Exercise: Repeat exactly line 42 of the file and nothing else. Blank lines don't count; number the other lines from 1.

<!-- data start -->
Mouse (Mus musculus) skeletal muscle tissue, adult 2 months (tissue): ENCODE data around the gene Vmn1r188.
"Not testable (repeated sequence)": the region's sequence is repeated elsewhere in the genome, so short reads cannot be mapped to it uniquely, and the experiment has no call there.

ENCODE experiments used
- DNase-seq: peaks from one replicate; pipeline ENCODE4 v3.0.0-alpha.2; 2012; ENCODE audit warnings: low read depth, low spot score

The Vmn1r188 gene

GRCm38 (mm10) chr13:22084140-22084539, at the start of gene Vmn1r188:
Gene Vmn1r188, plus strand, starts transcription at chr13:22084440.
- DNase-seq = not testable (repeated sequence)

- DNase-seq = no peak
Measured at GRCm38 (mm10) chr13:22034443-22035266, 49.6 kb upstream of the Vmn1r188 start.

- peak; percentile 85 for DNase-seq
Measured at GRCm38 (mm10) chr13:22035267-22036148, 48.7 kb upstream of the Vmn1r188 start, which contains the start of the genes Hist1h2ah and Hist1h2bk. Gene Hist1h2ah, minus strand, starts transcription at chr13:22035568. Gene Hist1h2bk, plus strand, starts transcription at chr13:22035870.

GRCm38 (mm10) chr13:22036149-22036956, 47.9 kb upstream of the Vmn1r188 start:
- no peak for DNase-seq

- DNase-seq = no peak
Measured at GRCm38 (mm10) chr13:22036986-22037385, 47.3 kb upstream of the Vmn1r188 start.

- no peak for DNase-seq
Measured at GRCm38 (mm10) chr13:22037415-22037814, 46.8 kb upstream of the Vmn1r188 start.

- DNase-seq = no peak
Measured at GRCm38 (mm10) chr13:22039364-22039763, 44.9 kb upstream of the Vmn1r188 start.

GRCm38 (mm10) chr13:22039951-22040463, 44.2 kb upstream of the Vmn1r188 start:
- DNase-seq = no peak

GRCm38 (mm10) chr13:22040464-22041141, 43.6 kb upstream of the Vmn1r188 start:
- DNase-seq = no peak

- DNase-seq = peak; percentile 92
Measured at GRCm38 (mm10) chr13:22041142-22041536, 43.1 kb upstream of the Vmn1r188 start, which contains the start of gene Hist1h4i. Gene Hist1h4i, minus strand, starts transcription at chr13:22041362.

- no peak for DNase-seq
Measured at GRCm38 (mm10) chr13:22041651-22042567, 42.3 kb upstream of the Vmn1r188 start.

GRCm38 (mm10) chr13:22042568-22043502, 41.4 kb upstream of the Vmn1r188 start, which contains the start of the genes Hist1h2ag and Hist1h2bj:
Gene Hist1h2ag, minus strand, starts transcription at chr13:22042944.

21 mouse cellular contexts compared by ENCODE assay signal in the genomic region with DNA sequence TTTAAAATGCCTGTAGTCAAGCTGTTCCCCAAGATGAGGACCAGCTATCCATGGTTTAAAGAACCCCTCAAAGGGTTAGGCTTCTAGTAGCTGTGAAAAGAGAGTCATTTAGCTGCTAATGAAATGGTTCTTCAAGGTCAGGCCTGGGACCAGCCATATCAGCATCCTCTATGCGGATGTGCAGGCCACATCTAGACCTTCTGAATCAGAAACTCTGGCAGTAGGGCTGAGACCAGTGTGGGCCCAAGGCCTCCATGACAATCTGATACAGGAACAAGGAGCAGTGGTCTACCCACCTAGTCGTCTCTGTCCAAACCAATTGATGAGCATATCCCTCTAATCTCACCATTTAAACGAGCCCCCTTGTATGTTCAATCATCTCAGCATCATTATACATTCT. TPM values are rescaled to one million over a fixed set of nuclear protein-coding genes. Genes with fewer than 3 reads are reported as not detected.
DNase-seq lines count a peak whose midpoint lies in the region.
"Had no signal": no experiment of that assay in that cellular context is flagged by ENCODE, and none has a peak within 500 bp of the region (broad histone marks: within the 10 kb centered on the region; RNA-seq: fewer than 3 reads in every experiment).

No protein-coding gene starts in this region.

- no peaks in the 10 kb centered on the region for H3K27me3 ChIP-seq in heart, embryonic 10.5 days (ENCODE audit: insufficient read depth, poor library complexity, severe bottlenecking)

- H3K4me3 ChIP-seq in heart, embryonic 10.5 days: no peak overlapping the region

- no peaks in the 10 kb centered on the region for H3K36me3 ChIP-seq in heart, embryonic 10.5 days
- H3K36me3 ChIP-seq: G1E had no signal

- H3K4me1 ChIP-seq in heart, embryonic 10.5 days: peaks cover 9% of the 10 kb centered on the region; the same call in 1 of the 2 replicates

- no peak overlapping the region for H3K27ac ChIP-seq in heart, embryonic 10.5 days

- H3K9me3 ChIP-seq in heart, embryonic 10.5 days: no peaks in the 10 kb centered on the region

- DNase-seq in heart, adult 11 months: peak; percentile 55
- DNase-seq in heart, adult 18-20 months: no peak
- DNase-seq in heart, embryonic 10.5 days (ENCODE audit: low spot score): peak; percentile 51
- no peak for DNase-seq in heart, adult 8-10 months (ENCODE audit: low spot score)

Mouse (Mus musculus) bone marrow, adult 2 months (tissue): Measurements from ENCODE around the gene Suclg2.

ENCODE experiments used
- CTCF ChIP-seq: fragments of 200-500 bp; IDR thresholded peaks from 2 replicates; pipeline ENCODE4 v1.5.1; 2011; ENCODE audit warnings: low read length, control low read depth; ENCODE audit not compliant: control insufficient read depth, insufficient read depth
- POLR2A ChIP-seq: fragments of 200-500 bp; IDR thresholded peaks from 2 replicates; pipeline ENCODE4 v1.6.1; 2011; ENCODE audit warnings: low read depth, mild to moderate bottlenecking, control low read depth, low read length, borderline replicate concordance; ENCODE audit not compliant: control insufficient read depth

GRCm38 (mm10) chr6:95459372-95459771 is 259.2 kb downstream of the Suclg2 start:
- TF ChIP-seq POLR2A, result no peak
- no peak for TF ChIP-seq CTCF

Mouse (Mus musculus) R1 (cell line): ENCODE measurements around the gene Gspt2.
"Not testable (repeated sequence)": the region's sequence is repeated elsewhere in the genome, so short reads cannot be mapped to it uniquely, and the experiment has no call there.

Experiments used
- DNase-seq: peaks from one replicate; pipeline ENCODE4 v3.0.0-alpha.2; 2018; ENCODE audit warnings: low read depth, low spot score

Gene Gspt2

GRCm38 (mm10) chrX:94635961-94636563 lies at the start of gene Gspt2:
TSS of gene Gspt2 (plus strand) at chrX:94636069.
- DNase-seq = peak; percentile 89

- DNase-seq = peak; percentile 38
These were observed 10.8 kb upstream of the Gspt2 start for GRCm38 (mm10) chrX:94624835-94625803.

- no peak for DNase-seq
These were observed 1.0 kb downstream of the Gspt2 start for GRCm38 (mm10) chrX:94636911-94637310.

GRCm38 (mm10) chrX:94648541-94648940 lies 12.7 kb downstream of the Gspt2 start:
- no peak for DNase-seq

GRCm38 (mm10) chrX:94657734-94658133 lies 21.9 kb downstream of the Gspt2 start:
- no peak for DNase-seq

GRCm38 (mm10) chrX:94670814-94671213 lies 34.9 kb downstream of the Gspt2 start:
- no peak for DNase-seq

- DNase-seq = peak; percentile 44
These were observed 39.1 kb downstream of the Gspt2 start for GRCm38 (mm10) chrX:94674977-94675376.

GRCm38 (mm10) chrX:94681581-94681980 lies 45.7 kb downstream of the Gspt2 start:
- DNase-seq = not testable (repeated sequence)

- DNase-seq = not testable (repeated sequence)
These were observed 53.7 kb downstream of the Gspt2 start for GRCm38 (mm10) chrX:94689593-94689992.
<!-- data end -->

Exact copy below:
- DNase-seq in heart, adult 11 months: peak; percentile 55